Tuesday, May 3, 2011

The Treachery of Language

One of the things I like about mathematics is that it valiantly attempts to deal with (and mitigate) the ambiguity and vagueness that is inherent in language. Most sciences, particularly the life sciences, often seem somewhat oblivious to the imprecision of words they employ, and the degree to which concepts routinely discussed are either tautological in nature, or else simply vaguer than is implied by the discussion. Mathematicians, more than most, recognize the problem and are willing to face it head on... even when there is no resolution.

Anyway, below a post from "CTK Insights" well-illustrating the treacherous nature of language and meaning when it comes to even simple mathematical terms, in this case inquiring "is a point a part of a line?"... and the answer ain't easy!:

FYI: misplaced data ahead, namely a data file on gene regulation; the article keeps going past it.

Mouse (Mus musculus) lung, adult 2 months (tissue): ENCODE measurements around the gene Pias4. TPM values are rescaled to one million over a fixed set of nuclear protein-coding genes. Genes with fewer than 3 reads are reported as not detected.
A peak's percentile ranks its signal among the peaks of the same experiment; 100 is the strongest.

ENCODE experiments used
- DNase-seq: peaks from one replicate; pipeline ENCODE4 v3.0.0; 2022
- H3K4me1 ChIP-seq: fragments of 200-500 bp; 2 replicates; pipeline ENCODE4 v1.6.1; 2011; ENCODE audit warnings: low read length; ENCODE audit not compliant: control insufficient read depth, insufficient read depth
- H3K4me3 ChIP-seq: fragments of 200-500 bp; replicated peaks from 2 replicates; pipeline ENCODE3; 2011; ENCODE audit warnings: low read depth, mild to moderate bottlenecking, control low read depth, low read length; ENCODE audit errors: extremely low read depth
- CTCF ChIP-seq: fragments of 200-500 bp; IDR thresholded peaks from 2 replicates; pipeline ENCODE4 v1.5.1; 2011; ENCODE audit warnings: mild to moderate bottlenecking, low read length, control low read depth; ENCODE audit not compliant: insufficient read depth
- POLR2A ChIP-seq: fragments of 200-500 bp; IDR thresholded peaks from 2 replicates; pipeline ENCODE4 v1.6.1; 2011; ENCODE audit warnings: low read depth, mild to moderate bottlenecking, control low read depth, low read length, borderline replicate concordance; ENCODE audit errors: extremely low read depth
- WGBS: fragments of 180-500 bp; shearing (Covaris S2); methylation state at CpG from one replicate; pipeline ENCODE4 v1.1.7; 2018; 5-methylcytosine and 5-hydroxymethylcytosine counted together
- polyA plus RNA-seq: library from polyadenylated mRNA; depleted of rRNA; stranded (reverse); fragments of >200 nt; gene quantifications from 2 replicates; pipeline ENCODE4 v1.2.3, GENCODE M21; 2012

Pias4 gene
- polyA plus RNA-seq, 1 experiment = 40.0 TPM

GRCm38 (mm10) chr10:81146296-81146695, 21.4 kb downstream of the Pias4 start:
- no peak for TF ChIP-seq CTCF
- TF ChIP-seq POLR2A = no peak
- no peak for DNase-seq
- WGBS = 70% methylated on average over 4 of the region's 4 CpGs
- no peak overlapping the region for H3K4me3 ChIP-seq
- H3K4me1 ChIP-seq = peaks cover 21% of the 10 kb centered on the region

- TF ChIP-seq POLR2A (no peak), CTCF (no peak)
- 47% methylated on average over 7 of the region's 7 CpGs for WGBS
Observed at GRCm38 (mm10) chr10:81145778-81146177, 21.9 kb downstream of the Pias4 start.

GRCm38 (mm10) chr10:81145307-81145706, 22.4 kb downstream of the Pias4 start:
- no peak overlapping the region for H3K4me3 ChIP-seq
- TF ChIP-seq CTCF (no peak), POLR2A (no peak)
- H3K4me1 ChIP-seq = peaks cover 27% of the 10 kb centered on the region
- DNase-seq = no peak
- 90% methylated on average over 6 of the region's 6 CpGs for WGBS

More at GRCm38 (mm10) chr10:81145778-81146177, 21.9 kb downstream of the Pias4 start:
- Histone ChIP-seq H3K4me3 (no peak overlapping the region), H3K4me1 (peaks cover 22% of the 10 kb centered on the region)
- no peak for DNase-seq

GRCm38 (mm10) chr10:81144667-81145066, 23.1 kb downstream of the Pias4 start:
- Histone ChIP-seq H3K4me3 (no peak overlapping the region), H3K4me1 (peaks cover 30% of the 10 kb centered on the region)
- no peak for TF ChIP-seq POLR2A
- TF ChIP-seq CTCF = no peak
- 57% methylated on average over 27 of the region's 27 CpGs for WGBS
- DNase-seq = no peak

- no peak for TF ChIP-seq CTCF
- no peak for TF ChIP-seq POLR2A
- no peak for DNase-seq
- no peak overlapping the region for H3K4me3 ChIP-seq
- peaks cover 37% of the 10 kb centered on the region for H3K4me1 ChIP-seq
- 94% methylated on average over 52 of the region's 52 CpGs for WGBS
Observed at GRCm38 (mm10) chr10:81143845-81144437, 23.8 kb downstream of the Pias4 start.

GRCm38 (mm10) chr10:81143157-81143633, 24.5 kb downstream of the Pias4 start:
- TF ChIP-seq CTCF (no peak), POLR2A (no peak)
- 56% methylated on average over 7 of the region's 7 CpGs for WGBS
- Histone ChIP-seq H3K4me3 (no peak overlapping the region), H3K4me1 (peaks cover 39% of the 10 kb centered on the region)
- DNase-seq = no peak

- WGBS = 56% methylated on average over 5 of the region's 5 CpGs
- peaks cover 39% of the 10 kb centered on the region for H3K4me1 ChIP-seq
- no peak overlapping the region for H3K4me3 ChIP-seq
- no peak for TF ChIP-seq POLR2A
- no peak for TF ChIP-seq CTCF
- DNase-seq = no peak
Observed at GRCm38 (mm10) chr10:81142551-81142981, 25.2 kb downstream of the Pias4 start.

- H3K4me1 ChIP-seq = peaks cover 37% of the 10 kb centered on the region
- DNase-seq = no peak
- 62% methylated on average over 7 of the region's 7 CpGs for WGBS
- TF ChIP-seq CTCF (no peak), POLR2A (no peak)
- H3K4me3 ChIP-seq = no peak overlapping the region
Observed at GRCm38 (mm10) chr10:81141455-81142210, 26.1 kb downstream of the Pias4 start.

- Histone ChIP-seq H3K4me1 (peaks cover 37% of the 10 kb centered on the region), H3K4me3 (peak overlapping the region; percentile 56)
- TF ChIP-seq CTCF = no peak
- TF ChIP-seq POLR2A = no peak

(On a side-note, I'm now getting around to reading William Byers' new book, "The Blind Spot," which I've referenced before, and so far it's as good or even better than I expected, delving into many of these same issues of meaning and ambiguity. A fuller review probably somewhere in the future.)

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